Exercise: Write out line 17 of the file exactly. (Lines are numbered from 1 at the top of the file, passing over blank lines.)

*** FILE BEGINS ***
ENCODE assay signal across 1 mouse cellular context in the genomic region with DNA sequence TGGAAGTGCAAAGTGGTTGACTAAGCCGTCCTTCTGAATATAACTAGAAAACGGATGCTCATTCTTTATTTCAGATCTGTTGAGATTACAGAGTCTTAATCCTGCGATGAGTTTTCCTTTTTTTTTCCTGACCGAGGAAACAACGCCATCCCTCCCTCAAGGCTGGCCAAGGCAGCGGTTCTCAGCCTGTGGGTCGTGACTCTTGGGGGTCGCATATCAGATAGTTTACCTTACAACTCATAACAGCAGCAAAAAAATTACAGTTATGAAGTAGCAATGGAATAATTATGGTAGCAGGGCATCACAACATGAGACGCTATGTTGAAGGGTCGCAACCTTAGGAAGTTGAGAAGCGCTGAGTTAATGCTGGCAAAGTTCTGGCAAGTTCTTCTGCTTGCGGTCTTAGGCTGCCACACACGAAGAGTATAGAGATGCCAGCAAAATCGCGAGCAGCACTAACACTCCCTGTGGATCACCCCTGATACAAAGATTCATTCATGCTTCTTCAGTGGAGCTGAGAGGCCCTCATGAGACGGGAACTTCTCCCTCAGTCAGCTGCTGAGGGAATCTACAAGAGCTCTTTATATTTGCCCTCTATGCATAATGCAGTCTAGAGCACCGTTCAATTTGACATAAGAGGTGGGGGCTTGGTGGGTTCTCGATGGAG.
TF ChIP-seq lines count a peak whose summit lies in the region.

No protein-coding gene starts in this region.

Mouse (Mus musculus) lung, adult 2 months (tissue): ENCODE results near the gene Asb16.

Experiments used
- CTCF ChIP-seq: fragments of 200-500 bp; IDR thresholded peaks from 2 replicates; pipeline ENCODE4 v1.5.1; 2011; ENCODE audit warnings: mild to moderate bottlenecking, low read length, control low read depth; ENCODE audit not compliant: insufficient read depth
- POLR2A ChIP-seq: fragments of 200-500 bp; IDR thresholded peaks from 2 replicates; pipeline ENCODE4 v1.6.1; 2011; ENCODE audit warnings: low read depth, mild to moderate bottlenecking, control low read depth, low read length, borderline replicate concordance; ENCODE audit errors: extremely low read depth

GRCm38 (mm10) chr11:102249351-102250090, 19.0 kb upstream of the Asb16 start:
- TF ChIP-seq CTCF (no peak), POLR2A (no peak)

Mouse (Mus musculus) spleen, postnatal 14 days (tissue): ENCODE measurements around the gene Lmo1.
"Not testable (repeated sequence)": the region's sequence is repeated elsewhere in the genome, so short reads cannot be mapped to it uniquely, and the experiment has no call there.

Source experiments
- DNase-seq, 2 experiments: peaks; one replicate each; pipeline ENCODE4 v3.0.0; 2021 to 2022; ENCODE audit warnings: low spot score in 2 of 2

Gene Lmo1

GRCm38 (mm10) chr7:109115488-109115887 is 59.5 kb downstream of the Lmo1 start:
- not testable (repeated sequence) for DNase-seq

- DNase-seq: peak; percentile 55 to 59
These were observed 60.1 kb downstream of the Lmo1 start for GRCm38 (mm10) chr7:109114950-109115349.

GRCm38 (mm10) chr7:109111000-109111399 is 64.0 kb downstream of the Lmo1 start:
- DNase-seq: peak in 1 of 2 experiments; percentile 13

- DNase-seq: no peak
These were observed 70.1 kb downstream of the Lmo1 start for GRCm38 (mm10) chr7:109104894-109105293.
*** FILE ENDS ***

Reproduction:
- DNase-seq: peak; percentile 55 to 59